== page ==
21 October 2016
A weaker yen is benefiting Japanese exports and helping the bottom line of Japanese companies. Photo: Internet
A weaker yen is benefiting Japanese exports and helping the bottom line of Japanese companies. Photo: Internet

Why Asia-Pacific equity funds are attractive

Just recently, I was talking with friends about the weakness of some foreign currencies and how that is making some imported products more attractive.

Polly, who’s a big fan of Japanese products, was quite excited to see the Japanese yen dive to a 12-year low.

Japan’s central bank has kept pumping money into the market in a bid to restore economic growth and offset deflation.

Last year, the Japanese yen lost 12 percent against the US dollar, although the decline has moderated to 4 percent so far this year.

In order to achieve its target of 2 percent inflation, the Japanese government is widely expected to step up its monetary easing, which could further weaken its currency.

The weaker yen is also partially caused by a stronger US dollar amid mounting speculation of a rate hike this year.

Various reforms are taking place in the Asia Pacific after new leaders took over the helm. For example, Japan has adjusted its Government Pension Investment Fund portfolio, China has accelerated its market opening, while South Korea has tightened rules on corporate transparency.

As a result, risk assets in the region are much sought after by global investors. Regional equity markets have performed well; the Japanese market has outperformed with a double-digit rally so far this year.

The Japanese government has encouraged local companies to improve governance and raise the wages of workers. Most Japanese firms are willing to grant salary hikes, and that could boost household consumption given the low inflation and delayed consumption tax.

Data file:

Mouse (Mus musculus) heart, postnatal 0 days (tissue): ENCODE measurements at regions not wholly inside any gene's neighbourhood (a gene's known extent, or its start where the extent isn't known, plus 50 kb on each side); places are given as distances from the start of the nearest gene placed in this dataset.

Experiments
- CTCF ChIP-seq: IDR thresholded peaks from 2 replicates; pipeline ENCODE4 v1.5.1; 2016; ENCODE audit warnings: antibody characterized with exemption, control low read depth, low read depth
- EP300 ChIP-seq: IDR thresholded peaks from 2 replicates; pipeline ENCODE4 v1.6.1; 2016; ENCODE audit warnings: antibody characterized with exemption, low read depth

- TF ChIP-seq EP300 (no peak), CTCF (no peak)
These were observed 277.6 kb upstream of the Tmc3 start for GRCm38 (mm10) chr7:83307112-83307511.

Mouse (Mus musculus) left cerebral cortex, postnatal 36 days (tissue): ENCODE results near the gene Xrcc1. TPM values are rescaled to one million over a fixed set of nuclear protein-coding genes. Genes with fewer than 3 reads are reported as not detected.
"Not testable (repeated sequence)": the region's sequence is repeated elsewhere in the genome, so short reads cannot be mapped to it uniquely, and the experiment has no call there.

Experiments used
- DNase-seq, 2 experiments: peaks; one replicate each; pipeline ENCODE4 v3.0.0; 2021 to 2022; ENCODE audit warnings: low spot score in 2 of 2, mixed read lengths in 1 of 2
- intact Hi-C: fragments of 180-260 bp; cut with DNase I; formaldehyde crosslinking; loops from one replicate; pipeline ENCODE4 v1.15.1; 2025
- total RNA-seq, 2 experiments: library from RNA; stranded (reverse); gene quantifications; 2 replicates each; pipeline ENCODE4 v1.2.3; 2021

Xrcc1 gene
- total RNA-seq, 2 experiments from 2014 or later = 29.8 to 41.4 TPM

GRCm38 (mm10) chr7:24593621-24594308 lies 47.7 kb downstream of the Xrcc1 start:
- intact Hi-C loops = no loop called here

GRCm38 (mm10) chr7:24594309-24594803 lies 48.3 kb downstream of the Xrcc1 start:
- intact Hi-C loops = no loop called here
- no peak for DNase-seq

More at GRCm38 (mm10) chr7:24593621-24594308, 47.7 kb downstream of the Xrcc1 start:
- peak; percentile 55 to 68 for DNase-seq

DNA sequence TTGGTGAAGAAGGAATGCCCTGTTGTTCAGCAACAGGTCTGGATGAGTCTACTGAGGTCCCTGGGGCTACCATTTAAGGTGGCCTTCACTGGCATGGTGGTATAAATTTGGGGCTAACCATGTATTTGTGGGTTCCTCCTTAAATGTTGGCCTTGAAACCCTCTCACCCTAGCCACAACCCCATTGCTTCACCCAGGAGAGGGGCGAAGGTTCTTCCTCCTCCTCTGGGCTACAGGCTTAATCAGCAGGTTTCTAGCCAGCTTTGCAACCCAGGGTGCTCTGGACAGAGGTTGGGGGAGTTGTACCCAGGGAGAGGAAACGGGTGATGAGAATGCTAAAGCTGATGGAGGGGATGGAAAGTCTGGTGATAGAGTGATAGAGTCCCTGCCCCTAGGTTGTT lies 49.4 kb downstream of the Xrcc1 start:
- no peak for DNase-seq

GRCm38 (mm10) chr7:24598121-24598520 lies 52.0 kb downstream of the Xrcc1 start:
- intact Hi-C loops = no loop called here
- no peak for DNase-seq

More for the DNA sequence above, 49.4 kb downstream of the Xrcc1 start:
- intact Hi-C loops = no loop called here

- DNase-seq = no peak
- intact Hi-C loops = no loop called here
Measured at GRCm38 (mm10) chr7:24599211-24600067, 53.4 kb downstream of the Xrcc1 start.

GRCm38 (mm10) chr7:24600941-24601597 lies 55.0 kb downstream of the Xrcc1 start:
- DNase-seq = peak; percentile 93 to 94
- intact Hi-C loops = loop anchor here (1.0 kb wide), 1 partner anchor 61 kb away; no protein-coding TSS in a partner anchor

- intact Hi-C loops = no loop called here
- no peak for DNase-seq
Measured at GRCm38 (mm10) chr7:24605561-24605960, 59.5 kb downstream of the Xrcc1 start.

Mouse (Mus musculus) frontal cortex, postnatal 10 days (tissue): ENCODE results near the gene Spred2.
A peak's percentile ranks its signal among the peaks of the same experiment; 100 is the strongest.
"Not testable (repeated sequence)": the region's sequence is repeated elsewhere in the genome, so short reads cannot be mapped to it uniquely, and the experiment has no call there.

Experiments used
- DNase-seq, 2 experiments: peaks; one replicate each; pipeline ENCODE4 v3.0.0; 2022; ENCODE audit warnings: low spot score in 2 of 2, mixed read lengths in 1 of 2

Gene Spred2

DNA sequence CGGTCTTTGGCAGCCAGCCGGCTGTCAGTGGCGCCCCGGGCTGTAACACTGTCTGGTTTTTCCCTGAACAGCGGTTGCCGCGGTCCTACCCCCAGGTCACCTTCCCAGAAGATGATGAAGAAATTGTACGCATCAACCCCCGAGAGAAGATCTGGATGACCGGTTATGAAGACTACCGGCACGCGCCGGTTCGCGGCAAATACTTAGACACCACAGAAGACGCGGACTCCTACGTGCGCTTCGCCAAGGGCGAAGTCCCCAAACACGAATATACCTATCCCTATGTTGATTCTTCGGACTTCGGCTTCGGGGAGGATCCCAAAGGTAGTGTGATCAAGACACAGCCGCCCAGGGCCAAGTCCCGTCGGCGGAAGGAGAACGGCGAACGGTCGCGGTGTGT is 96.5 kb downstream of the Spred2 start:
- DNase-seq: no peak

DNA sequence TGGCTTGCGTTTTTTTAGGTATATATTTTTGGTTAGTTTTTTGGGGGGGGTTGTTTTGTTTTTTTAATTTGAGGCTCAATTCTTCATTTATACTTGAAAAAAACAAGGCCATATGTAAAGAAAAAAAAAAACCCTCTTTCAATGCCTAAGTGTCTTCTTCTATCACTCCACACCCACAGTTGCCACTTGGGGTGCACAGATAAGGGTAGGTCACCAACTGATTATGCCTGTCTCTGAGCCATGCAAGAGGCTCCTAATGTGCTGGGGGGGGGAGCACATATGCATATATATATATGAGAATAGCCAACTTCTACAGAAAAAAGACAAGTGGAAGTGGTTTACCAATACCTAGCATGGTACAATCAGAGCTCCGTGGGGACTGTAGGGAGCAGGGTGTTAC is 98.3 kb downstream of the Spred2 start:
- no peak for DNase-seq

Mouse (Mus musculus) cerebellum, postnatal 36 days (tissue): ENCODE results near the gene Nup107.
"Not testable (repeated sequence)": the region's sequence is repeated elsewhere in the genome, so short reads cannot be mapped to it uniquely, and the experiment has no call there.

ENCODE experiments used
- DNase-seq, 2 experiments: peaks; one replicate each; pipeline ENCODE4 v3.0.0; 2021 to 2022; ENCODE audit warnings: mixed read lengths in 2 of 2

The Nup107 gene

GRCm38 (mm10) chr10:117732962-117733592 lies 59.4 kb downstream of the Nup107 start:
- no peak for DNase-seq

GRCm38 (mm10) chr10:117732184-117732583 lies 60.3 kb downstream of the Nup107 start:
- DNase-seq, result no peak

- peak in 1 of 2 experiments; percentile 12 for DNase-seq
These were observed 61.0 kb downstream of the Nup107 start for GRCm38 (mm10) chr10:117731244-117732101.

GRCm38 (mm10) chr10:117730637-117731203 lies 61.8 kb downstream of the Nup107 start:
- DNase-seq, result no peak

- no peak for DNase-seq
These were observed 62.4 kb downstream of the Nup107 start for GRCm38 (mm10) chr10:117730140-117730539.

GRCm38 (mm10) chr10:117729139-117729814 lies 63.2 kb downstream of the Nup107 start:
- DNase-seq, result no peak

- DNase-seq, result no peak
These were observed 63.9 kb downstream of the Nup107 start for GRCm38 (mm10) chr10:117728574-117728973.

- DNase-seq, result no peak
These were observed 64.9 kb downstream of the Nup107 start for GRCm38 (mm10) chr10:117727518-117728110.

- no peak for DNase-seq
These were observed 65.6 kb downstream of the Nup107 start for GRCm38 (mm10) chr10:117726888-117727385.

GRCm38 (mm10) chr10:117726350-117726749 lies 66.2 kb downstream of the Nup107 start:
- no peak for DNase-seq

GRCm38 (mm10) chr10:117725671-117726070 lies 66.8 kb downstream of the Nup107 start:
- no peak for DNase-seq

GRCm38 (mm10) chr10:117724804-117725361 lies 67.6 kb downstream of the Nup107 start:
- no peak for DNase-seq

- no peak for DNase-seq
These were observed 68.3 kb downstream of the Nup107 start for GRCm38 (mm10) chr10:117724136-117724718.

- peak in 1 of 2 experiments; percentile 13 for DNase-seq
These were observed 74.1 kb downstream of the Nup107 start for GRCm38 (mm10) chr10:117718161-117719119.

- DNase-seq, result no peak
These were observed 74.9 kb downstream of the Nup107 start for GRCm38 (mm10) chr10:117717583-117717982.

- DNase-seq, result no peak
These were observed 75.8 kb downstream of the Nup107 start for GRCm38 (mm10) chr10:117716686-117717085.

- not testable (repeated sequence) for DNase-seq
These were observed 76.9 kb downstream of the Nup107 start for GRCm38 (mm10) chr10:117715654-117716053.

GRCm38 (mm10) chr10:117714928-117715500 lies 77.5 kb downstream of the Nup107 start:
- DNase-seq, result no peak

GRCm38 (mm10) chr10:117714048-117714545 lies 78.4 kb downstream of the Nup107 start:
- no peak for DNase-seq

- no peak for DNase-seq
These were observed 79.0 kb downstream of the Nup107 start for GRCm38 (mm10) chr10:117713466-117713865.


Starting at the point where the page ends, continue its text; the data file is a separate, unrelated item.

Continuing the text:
Also, the weaker yen will benefit Japanese exports and help the bottom line of Japanese companies.

The constituents of the TOPIX index have posted nine straight quarters of higher-than-expected earnings since the third quarter of fiscal 2013.

In addition, corporate management culture in Japan has witnessed some new developments. Many listed companies have raised their dividends and launched share buybacks to the benefit of shareholders.

Last year, share buybacks reached nearly 450 million yen (US$3.64 million), the highest in six years. Some firms also set return on equity ratio targets for the medium term, which has been applauded by investors.

Generally speaking, risk assets will be underpinned by massive monetary easing measures and improving company earnings.

The Japanese yen is unlikely to plunge further, and this would boost investment values in the market.

Investors who want exposure to Japanese market could buy Japanese equity funds to capture the upside potential.

However, a single market fund usually has greater volatility. Conservative investors could bet on Asia-Pacific equity funds with exposure to Japan market in order to diversify their investments.

This article appeared in the Hong Kong Economic Journal on June 12.

Translation by Julie Zhu

[Chinese version 中文版]

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Head of institutional business for Greater China and Southeast Asia at Allianz Global Investors HK Ltd.

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